When I was growing up, a surprising number of our local professionals had names that doubled as appropriate descriptors. Dr. Gum was an oral surgeon, Dr. Smiley a delightful plastic surgeon. There were many others. Only Dr. Bonebreak messed things up as he was not an orthopedist but instead a rather feared pediatric dentist! So when I hear a name like LaForce, I can’t help but wonder if the namesake is a force to be reckoned with. Read my interview below and you will know with certainty that Colette LaForce is indeed just that.
As CMO of AMD, the microprocessor company that is the David to Intel’s Goliath, LaForce quickly established a Marketing Operations to quantify activities, dealt with a major corporate restructuring and then relaunched AMD on a global basis. Oh and did I mention she’s piloting an innovative marketing effort exclusively for the Chinese? It’s never a dull moment when you’re working for a challenger brand and Colette seems to thrive under these circumstances so it’s little wonder she is also a recent recipient of The CMO Club‘s award for Leadership.
Drew: Congratulations on winning the Leadership award. What are some of the lessons you can share with aspiring leaders especially of the marketing variety?
One critical trait I see in great leaders is an ability to simplify goals and objectives. People can’t remember ten goals, or even five. Great leaders, like great sports coaches, prioritize just one or two compelling goals for the team to commit to and focus on.
Drew: I love the fact that you have “transformative CMO” in your LinkedIn bio. Can you talk a little about how you are being transformative in your current role?
For me, the word ‘transformative’ represents a desire to be a steward of change. Stewardship is really all about making lasting contributions that leave your environment in better shape than it was the day before. Couple that with a leadership approach that encourages meaningful change and an outstanding team that can drive execution and consistency, and you get true transformation.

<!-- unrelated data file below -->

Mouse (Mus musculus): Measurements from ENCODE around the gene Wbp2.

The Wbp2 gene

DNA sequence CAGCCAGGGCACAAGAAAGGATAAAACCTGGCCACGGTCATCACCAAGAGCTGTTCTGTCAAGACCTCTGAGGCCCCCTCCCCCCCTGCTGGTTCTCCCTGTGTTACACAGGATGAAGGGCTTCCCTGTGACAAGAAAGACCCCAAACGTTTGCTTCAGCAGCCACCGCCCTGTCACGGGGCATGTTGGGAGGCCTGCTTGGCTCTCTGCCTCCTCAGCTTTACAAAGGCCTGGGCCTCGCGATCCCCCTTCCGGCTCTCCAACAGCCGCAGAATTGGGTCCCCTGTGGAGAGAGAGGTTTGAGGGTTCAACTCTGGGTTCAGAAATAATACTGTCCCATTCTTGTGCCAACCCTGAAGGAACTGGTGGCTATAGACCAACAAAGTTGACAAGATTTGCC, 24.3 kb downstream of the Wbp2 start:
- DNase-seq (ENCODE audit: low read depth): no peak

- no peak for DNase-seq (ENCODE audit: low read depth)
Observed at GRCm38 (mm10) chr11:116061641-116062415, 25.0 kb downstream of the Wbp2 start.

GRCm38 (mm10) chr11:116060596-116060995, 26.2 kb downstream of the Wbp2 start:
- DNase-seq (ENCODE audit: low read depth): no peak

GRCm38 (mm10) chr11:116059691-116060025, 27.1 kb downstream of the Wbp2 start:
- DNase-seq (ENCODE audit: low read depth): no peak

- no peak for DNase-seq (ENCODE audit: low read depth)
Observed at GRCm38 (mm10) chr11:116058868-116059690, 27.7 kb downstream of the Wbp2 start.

Drew: What advice do you have for your fellow marketers if they too wanted to transform their organizations, one way or another?
To drive transformation, a team must to be aligned on the organization’s purpose, goals and values. Why do you do what you do? What are you trying to do? And how will you do it? Once you get clarity on those points, true transformation can begin.
Drew: AMD by definition is a challenger brand given Intel’s category dominance. How has this shaped your overall approach to marketing? Do you feel the need to be more innovative than you were at Dell or Rackable Systems?
Innovation and creativity should always play a role in what we as marketers do, whether you work for an existing market leader or an emerging player. Many of us are drawn to challenger brands because of the ‘underdog’ phenomenon. Being the underdog can be a great motivational tool that builds character, forces innovation, fosters creativity and can be very rewarding.
Drew: AMD is considered an “ingredient” brand, but you have said that the customers’ relationship with your product is typically much more emotional than with other such “ingredients.” How did you come to that conclusion, and how has that realization aided your efforts to spark consumers’ passions for AMD?
We consider AMD beyond just ‘ingredient’ and more of an ‘enabler’ brand. Semiconductor technology powers the devices we use every day, giving people very personal, rich computational and graphical experiences that literally enable us to change the world. Our research with thousands of users echoed this sentiment, and we are actively building a more emotional connection with buyers.
Drew: What have been the biggest challenges you have had to overcome during AMD’s rebranding campaign, and how were you able to use the rebranding efforts to lead the brand back to profitability and align with the business goals?
We recognized that our multi-year business transformation needed to start with a global brand transformation. Evolving a brand while simultaneously cutting costs, completing a corporate restructuring and pushing into new markets with new competitors is quite challenging and might seem even counter-intuitive to some. But without a baseline for purpose, values and mission and an outstanding team to execute, we could not have effectively united 10,000 employees and millions of fans worldwide.
Drew: Marketing budgets are getting increasingly complex as new options and tools become available. How as CMO are you staying on top of budget allocation and optimization?
One of the first things I did when I came to AMD was create a Marketing Operations team. We now have centralized visibility to spending, metrics and ROI. We have a great team that may not always have the fanciest new tools to govern with, but we are steadfast about how we measure and optimize marketing performance.
Drew: Have you made major changes to your budget allocation in the last year and if so, can you share what lead to those changes and how these changes have impacted results?
Like many marketing organizations, while our overall marketing budgets continue to shrink, we’ve protected funds for earned and owned media. We’re also setting aside funds for what I like to call ‘innovation marketing.’ For example, we will soon kick off a unique program in China, designed exclusively to engage with our Chinese fans. Too often, US-based corporations pilot programs in North America and then try to localize further. We’re starting in China and then will see where it goes!